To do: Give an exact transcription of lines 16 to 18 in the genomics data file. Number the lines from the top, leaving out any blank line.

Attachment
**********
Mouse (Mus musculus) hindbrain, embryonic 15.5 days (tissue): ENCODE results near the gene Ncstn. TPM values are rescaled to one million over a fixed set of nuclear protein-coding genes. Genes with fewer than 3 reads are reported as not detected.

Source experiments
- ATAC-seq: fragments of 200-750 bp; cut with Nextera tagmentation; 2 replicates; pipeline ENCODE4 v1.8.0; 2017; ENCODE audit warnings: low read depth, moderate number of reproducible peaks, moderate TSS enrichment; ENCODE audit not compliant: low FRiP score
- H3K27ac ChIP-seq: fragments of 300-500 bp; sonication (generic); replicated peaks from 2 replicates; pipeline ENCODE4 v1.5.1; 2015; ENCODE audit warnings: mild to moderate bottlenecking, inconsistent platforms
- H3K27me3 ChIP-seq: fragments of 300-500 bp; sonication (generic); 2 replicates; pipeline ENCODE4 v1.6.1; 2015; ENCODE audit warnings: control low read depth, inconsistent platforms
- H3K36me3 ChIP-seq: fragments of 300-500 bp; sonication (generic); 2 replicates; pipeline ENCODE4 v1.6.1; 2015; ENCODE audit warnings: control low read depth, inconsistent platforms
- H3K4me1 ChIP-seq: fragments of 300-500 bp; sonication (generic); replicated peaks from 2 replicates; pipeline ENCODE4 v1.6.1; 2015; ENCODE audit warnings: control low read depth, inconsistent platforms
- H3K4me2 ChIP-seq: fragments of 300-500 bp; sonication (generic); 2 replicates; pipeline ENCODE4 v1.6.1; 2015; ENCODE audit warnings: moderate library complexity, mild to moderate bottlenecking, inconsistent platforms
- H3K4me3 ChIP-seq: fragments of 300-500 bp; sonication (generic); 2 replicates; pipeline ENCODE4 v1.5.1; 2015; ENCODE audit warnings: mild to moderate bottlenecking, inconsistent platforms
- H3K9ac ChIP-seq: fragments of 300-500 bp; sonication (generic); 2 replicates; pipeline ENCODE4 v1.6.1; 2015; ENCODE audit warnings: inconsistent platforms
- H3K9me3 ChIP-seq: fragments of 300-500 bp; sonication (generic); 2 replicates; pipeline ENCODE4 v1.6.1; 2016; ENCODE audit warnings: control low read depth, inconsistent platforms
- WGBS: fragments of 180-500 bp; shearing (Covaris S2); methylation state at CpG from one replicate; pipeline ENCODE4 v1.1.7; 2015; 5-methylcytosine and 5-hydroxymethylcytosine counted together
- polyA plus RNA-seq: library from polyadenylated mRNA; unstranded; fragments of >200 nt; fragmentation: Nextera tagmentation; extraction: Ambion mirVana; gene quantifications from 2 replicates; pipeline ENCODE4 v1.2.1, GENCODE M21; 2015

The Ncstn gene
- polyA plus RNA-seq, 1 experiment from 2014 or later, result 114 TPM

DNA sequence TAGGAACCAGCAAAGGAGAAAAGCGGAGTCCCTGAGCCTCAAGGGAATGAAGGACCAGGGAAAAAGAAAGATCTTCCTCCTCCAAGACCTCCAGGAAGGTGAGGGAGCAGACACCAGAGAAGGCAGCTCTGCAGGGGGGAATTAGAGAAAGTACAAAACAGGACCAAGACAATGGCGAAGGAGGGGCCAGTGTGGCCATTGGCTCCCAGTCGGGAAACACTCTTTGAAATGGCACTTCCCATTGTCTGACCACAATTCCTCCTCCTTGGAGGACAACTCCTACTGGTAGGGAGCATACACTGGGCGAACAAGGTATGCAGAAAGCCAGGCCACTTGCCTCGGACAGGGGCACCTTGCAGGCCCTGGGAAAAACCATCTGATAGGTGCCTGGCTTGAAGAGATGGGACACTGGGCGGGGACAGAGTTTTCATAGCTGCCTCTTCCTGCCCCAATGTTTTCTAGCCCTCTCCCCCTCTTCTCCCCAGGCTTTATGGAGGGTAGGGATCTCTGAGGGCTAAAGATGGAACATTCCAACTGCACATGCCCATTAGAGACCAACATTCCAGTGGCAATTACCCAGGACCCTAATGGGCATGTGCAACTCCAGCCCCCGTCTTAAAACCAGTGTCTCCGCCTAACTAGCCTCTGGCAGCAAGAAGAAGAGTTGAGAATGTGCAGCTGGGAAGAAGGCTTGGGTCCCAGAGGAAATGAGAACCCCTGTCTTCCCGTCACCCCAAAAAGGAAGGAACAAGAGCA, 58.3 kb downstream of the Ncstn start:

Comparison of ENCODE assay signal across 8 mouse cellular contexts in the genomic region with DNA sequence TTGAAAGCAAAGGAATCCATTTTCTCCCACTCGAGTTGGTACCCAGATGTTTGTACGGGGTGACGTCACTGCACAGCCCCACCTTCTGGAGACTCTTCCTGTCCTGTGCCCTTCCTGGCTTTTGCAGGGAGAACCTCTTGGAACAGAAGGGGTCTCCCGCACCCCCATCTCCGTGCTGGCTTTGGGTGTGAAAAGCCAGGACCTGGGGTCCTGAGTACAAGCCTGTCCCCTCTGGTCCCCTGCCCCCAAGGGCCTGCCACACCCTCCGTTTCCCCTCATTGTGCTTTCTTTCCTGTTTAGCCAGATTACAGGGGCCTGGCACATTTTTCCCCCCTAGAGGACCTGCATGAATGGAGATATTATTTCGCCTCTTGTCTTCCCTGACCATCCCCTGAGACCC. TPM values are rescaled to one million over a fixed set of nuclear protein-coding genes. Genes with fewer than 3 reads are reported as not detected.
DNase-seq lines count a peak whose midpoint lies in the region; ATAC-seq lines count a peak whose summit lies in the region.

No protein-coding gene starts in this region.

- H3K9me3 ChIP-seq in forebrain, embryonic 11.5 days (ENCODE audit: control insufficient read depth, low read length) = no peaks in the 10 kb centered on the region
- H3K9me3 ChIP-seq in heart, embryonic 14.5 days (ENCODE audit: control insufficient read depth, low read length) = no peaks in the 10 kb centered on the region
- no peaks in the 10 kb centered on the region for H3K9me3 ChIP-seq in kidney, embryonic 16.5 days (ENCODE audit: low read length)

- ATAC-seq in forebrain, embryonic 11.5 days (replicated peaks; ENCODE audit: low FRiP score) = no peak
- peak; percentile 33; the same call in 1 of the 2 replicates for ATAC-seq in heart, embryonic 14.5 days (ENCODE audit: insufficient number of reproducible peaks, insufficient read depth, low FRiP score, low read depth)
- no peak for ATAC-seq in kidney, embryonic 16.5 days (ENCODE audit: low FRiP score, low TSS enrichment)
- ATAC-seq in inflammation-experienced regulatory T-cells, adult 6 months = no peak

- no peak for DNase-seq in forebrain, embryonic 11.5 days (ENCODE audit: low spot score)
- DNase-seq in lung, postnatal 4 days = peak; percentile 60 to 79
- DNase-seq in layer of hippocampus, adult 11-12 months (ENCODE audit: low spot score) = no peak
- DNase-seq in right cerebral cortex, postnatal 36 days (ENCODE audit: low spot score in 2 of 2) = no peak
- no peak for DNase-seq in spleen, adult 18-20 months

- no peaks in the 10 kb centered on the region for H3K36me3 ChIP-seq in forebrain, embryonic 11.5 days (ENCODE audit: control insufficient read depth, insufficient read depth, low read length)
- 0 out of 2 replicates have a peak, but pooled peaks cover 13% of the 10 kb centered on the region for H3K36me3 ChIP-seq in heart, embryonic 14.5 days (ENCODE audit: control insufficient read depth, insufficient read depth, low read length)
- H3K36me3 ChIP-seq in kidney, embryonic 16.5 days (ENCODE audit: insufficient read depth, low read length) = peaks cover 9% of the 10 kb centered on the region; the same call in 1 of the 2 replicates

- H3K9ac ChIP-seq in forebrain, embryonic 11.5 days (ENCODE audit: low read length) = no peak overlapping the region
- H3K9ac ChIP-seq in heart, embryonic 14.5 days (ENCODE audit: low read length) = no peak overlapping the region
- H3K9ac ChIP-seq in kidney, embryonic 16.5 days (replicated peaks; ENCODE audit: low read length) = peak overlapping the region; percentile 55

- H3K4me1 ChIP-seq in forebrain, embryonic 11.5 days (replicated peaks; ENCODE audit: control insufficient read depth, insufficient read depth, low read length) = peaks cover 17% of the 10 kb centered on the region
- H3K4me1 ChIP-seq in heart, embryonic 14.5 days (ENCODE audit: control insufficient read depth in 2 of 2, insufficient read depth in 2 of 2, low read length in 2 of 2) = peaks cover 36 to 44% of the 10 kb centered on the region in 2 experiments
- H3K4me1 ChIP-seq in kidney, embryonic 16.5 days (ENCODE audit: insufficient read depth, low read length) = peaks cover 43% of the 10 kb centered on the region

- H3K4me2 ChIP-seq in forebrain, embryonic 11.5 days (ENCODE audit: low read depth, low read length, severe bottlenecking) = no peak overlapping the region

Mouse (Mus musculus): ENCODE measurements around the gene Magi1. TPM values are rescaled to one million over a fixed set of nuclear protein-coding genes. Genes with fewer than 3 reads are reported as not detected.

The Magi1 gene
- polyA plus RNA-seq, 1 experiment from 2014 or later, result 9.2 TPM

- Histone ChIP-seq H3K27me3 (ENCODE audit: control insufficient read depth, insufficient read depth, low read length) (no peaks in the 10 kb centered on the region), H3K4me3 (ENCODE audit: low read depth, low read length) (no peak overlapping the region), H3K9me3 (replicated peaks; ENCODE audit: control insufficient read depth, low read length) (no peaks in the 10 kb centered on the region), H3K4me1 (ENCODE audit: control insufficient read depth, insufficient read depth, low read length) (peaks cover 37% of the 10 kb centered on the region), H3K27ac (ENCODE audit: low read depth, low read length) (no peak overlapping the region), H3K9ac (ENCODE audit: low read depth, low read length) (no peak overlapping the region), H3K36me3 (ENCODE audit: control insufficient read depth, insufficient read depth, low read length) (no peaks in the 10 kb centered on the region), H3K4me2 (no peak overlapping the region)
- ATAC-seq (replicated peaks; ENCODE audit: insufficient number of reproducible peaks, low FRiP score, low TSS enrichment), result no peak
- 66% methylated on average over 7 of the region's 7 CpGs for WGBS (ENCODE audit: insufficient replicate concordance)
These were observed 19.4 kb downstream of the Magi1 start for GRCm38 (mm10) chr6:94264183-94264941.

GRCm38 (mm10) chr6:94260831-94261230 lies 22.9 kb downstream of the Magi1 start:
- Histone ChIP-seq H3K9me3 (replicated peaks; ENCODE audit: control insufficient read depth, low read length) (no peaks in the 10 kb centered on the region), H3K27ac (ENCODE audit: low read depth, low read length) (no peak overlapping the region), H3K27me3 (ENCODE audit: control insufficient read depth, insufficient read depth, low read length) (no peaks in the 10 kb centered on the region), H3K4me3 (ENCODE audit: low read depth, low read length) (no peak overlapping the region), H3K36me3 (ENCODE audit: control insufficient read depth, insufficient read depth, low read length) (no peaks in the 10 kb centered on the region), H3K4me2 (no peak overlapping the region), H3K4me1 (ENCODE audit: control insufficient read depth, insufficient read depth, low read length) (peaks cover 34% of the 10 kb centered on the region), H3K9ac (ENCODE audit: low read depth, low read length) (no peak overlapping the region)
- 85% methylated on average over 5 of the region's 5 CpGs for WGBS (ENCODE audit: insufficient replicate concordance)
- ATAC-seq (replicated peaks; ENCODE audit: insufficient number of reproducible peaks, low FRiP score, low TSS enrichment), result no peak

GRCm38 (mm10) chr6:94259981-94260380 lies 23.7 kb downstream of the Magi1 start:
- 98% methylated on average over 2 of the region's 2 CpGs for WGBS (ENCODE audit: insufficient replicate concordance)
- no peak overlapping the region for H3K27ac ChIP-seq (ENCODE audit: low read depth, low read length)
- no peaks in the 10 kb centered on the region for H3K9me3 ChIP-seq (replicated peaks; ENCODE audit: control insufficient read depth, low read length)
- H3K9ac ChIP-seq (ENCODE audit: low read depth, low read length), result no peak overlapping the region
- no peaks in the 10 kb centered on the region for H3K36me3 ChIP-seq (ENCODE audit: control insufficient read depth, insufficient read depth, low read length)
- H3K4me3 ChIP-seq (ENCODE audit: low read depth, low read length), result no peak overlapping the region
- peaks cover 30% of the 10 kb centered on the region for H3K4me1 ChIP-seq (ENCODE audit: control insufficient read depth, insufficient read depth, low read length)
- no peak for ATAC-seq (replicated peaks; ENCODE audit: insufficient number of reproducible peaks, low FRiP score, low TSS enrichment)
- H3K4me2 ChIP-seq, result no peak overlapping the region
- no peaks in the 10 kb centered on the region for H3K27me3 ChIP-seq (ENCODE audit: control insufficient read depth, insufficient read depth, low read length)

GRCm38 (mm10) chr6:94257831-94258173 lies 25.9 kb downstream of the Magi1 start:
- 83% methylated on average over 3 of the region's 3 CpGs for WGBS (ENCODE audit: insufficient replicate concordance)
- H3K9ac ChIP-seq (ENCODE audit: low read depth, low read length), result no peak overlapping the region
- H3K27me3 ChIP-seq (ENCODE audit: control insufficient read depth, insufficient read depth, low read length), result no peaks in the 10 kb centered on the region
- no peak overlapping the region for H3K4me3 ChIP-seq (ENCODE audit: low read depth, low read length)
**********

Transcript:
DNA sequence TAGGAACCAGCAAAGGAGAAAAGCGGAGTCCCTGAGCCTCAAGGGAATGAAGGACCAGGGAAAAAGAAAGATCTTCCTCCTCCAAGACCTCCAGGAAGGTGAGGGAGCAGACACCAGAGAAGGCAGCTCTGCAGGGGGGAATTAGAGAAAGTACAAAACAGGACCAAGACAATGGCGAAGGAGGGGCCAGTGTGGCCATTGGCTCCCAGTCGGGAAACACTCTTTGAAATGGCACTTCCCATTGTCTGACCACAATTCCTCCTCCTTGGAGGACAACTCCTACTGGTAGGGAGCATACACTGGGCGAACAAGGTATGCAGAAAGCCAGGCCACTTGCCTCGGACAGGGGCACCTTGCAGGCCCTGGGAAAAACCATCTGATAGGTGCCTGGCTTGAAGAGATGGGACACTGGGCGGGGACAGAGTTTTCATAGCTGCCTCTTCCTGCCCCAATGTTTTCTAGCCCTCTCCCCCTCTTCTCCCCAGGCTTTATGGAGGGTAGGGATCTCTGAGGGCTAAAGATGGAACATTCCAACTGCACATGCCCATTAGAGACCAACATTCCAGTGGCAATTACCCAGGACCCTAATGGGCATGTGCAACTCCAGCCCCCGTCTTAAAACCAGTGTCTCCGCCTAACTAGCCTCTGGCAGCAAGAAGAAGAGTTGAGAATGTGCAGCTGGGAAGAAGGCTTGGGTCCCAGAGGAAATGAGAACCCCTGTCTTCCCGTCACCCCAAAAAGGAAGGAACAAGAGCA, 58.3 kb downstream of the Ncstn start:

Comparison of ENCODE assay signal across 8 mouse cellular contexts in the genomic region with DNA sequence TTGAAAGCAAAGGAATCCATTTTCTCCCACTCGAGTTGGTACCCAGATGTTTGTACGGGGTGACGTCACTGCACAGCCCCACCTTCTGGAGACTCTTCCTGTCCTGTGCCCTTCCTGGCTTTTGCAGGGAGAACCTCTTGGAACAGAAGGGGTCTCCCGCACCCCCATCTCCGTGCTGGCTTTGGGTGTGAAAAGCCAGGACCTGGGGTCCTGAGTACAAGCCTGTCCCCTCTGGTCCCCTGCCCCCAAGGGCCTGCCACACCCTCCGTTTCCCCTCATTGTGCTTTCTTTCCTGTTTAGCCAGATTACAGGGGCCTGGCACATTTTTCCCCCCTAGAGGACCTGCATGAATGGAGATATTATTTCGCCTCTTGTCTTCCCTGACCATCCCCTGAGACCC. TPM values are rescaled to one million over a fixed set of nuclear protein-coding genes. Genes with fewer than 3 reads are reported as not detected.
DNase-seq lines count a peak whose midpoint lies in the region; ATAC-seq lines count a peak whose summit lies in the region.